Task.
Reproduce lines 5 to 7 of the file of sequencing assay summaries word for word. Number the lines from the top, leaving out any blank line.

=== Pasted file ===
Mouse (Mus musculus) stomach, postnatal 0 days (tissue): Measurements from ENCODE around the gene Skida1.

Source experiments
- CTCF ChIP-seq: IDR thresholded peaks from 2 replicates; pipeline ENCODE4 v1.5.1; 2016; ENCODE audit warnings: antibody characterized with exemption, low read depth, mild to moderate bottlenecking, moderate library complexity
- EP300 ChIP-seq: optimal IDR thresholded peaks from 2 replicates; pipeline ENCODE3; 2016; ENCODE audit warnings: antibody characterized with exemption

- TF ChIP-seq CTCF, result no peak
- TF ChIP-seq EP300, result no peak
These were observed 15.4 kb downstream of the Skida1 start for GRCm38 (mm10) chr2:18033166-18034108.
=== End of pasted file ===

- TF ChIP-seq CTCF, result no peak
- TF ChIP-seq EP300, result no peak
These were observed 15.4 kb downstream of the Skida1 start for GRCm38 (mm10) chr2:18033166-18034108.